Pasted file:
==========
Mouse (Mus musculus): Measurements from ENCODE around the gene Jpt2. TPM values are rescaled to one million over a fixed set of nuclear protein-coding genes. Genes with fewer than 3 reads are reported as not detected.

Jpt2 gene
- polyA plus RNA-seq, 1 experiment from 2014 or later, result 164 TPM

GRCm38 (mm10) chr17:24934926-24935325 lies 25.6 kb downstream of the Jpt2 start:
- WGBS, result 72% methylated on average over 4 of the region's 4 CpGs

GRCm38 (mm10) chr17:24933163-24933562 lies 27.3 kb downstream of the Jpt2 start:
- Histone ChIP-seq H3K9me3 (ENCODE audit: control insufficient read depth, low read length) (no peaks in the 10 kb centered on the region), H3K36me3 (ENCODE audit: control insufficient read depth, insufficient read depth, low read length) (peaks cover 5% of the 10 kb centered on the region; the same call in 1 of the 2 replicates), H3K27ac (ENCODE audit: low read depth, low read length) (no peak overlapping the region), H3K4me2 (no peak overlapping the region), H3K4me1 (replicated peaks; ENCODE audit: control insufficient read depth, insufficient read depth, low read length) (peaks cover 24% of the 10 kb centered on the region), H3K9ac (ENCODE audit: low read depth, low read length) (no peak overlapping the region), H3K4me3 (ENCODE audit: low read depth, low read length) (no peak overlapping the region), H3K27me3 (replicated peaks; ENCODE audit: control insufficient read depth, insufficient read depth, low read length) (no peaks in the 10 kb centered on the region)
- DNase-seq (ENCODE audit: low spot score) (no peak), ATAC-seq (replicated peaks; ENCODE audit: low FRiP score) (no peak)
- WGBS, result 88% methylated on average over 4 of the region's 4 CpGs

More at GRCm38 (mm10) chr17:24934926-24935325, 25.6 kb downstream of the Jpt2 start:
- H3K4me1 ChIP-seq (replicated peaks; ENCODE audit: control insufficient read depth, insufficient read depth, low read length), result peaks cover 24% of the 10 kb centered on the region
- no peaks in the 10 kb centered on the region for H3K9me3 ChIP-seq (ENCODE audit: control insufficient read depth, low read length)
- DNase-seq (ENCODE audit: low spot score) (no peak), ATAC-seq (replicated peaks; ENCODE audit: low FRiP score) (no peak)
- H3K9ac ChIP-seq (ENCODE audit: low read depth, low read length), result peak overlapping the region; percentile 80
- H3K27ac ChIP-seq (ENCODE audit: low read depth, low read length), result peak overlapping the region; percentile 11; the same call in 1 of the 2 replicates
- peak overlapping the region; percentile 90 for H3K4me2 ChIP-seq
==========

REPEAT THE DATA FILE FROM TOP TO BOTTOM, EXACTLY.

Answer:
Mouse (Mus musculus): Measurements from ENCODE around the gene Jpt2. TPM values are rescaled to one million over a fixed set of nuclear protein-coding genes. Genes with fewer than 3 reads are reported as not detected.

Jpt2 gene
- polyA plus RNA-seq, 1 experiment from 2014 or later, result 164 TPM

GRCm38 (mm10) chr17:24934926-24935325 lies 25.6 kb downstream of the Jpt2 start:
- WGBS, result 72% methylated on average over 4 of the region's 4 CpGs

GRCm38 (mm10) chr17:24933163-24933562 lies 27.3 kb downstream of the Jpt2 start:
- Histone ChIP-seq H3K9me3 (ENCODE audit: control insufficient read depth, low read length) (no peaks in the 10 kb centered on the region), H3K36me3 (ENCODE audit: control insufficient read depth, insufficient read depth, low read length) (peaks cover 5% of the 10 kb centered on the region; the same call in 1 of the 2 replicates), H3K27ac (ENCODE audit: low read depth, low read length) (no peak overlapping the region), H3K4me2 (no peak overlapping the region), H3K4me1 (replicated peaks; ENCODE audit: control insufficient read depth, insufficient read depth, low read length) (peaks cover 24% of the 10 kb centered on the region), H3K9ac (ENCODE audit: low read depth, low read length) (no peak overlapping the region), H3K4me3 (ENCODE audit: low read depth, low read length) (no peak overlapping the region), H3K27me3 (replicated peaks; ENCODE audit: control insufficient read depth, insufficient read depth, low read length) (no peaks in the 10 kb centered on the region)
- DNase-seq (ENCODE audit: low spot score) (no peak), ATAC-seq (replicated peaks; ENCODE audit: low FRiP score) (no peak)
- WGBS, result 88% methylated on average over 4 of the region's 4 CpGs

More at GRCm38 (mm10) chr17:24934926-24935325, 25.6 kb downstream of the Jpt2 start:
- H3K4me1 ChIP-seq (replicated peaks; ENCODE audit: control insufficient read depth, insufficient read depth, low read length), result peaks cover 24% of the 10 kb centered on the region
- no peaks in the 10 kb centered on the region for H3K9me3 ChIP-seq (ENCODE audit: control insufficient read depth, low read length)
- DNase-seq (ENCODE audit: low spot score) (no peak), ATAC-seq (replicated peaks; ENCODE audit: low FRiP score) (no peak)
- H3K9ac ChIP-seq (ENCODE audit: low read depth, low read length), result peak overlapping the region; percentile 80
- H3K27ac ChIP-seq (ENCODE audit: low read depth, low read length), result peak overlapping the region; percentile 11; the same call in 1 of the 2 replicates
- peak overlapping the region; percentile 90 for H3K4me2 ChIP-seq